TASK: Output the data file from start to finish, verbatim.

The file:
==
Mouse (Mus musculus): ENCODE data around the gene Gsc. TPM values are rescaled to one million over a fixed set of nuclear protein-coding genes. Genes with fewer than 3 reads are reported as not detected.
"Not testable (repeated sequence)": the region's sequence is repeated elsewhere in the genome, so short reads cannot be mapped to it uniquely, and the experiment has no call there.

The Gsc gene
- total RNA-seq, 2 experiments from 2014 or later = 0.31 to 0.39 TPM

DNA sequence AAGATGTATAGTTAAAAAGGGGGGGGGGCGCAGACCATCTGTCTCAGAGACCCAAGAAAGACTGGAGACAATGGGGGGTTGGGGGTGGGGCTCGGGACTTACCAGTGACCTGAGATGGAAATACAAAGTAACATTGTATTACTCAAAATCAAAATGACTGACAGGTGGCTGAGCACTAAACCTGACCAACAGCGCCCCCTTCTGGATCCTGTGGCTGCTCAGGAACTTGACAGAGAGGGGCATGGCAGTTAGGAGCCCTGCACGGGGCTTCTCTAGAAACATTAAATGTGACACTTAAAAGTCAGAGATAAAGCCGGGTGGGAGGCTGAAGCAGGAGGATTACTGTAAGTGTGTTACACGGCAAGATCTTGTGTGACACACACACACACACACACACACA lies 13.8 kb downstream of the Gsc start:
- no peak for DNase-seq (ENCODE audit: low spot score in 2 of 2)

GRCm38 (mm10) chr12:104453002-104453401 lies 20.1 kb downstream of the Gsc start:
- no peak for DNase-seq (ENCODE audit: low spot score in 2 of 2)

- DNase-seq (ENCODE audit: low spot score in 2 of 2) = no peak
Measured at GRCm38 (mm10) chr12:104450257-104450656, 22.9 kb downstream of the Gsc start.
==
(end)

Mouse (Mus musculus): ENCODE data around the gene Gsc. TPM values are rescaled to one million over a fixed set of nuclear protein-coding genes. Genes with fewer than 3 reads are reported as not detected.
"Not testable (repeated sequence)": the region's sequence is repeated elsewhere in the genome, so short reads cannot be mapped to it uniquely, and the experiment has no call there.

The Gsc gene
- total RNA-seq, 2 experiments from 2014 or later = 0.31 to 0.39 TPM

DNA sequence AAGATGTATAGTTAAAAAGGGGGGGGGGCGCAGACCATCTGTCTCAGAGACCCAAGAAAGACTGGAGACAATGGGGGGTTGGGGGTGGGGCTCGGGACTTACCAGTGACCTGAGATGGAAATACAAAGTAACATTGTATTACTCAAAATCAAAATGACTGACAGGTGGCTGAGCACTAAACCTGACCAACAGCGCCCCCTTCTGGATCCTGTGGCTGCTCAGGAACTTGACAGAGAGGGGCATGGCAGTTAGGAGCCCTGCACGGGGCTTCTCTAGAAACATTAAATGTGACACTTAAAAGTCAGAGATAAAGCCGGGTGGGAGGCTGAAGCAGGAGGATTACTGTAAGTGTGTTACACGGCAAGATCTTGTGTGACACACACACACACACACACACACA lies 13.8 kb downstream of the Gsc start:
- no peak for DNase-seq (ENCODE audit: low spot score in 2 of 2)

GRCm38 (mm10) chr12:104453002-104453401 lies 20.1 kb downstream of the Gsc start:
- no peak for DNase-seq (ENCODE audit: low spot score in 2 of 2)

- DNase-seq (ENCODE audit: low spot score in 2 of 2) = no peak
Measured at GRCm38 (mm10) chr12:104450257-104450656, 22.9 kb downstream of the Gsc start.